The Bath House recently hosted Mikkel Aaland, film maker, photographer and the author of “Sweat”, a pioneering study of the history and culture of communal bathing traditions first published in the 1970’s.
Mikkel is a passionate advocate of the benefits of bathing and a leading player in “Sauna Aid”, an international initiative sponsored by the International Sauna Association (ISA) to provide movable sauna facilities and supportive services to people facing natural and man-made disasters. Inspired by the Fukushima disaster in Japan, Sauna Aid is raising money to deploy mobile saunas to places like Ukraine.
When a massive earthquake and tsunami struck Japan in 2011 it caused severe damage to the Fukushima nuclear power plant and many people in the area lost their homes or were displaced as a result. In response, the Japanese Sauna Association set up a tent sauna in one of the affected areas.It allowed several thousand people to wash and provided some measure of comfort during a difficult time.
Sauna Aid is doing something similar in Ukraine where it is sending both tent and container saunas. The health benefits of sauna are obvious but it’s not only about public hygiene. The sauna or banya is also a place where people can be healed. As Mikkel says, there is no war in the sauna and the spiritual side brings people together. While the focus is on Ukraine at the moment, this type of humanitarian assistance could be relevant elsewhere in the future. You can donate to Sauna Aid via their website.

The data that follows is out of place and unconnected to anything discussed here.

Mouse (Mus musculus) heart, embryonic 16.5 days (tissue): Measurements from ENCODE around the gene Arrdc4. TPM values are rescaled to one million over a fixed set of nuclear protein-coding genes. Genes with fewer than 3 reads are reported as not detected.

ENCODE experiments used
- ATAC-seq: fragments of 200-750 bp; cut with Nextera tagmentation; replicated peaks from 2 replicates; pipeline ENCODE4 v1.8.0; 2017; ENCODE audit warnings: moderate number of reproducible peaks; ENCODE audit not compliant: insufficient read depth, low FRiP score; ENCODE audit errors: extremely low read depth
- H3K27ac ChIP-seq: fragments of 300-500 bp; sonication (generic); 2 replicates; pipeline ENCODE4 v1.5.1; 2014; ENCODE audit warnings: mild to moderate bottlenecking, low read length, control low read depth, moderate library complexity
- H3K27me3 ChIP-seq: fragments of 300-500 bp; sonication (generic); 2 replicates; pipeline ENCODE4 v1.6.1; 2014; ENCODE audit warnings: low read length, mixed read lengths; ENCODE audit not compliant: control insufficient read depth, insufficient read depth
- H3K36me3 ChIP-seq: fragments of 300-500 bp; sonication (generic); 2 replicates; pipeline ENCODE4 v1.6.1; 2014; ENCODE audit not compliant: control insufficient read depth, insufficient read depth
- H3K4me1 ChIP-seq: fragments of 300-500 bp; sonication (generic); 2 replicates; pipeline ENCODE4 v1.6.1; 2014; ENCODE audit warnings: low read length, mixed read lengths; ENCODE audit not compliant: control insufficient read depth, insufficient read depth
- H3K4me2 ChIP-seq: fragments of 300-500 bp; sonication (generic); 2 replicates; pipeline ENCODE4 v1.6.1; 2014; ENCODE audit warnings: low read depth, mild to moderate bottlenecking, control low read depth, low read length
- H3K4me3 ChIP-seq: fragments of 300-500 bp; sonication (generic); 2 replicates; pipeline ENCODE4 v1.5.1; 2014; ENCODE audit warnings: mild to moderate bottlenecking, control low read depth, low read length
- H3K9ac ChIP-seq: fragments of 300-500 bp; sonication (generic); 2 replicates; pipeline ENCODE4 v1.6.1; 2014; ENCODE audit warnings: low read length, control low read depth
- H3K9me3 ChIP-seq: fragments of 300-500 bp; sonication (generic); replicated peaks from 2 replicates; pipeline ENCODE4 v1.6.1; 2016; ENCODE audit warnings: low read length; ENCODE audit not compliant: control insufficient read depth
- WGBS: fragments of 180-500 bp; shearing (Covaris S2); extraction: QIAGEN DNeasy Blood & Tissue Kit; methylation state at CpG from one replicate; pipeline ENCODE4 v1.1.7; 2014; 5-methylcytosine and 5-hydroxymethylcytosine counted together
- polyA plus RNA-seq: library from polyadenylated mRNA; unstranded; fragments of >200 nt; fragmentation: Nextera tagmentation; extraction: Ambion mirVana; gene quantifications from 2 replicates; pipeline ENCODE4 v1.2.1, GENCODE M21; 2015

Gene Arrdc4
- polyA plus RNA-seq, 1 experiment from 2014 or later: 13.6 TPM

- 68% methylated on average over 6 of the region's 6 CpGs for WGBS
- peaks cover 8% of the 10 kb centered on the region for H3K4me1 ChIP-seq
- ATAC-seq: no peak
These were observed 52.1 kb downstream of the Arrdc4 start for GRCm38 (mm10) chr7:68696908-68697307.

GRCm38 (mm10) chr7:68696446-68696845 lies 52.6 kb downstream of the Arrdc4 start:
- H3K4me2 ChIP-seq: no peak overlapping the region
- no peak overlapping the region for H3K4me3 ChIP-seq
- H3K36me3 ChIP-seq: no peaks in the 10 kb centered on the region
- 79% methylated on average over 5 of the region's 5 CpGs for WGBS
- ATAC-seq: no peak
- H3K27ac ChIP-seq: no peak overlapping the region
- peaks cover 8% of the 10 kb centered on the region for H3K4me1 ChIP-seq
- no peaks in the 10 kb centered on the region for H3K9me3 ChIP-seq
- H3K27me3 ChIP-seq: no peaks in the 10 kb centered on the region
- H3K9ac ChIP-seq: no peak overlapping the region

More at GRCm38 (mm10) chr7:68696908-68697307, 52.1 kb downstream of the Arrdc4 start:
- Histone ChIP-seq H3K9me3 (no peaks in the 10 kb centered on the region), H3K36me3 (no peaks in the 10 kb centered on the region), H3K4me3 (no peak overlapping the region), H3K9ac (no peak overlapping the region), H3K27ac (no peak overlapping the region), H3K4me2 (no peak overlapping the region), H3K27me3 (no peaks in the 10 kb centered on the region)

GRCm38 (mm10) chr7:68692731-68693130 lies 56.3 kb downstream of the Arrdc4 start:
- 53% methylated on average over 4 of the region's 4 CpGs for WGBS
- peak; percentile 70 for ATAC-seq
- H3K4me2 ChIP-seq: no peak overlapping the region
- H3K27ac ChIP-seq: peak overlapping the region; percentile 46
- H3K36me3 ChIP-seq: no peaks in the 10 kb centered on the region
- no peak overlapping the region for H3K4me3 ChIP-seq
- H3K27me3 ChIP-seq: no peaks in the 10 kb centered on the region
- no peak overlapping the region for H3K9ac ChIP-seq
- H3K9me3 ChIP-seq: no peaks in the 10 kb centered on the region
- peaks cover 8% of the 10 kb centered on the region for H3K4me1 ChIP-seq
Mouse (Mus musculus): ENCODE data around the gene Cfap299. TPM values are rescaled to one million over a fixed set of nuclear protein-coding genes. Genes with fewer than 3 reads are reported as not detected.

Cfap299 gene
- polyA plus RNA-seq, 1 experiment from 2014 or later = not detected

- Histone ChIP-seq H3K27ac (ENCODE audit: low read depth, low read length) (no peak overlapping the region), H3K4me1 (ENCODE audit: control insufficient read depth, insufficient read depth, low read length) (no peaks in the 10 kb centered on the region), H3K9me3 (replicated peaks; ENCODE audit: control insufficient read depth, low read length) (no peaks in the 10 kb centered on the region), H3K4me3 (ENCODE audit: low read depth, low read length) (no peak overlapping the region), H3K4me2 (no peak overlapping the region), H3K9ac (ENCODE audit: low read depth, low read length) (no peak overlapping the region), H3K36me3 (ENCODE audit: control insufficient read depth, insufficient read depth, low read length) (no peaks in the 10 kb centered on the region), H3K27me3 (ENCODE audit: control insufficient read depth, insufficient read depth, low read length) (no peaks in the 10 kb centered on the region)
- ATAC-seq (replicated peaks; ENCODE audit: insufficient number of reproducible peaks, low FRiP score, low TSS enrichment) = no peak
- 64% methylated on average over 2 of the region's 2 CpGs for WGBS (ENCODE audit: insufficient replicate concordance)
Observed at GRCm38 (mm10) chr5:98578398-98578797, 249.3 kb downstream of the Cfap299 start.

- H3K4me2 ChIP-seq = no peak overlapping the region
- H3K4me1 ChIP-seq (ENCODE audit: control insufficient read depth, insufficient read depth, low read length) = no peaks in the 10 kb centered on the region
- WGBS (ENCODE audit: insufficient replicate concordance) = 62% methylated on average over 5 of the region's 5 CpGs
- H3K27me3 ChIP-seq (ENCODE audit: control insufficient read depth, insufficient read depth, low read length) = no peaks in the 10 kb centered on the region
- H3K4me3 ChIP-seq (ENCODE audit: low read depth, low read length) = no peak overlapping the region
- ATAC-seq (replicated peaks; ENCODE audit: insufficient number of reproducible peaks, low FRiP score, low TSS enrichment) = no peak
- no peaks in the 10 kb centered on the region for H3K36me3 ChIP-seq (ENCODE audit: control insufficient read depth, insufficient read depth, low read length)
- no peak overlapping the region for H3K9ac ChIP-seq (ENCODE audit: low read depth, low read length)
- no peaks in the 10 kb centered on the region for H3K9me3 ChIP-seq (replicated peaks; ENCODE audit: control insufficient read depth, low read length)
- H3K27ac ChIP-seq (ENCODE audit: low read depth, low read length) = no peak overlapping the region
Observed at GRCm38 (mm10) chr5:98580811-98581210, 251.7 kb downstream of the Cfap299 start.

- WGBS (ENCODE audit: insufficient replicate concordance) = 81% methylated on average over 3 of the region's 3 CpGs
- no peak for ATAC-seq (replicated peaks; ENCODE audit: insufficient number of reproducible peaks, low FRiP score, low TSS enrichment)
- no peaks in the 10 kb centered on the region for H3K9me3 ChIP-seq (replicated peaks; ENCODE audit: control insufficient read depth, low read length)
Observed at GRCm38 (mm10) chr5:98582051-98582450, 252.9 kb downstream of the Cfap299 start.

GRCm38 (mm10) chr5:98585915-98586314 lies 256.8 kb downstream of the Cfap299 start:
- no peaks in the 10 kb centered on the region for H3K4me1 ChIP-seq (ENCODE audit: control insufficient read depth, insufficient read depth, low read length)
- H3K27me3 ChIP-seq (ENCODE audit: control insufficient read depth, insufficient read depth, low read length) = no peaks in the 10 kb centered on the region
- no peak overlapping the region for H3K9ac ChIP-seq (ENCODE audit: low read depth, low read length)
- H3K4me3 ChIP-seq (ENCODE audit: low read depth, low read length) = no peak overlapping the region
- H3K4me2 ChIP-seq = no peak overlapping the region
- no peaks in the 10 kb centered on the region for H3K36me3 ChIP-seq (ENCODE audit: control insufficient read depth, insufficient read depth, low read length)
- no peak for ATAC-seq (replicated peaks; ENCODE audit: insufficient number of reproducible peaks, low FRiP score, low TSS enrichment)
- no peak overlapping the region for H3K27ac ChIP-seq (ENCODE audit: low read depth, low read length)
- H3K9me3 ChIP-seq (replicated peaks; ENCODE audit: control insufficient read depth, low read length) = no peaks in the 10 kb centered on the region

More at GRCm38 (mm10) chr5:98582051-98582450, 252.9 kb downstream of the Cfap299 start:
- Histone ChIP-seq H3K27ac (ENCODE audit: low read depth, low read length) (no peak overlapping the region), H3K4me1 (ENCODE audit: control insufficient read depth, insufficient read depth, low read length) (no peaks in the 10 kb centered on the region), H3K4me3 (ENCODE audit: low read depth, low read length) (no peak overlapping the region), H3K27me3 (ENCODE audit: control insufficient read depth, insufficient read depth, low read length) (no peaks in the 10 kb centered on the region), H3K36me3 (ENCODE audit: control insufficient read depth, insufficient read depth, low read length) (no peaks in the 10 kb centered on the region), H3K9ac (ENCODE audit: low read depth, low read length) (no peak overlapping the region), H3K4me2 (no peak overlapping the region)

Mikkel was also in London to showcase “Perfect Sweat,” a series of 7 documentary films based on his book “Sweat.” In it he explores the growth of communal bathing and the benefits it brings to individuals and communities across the world. Look out for the release of “Perfect Sweat” on streaming services later this year.
Please watch the video for more.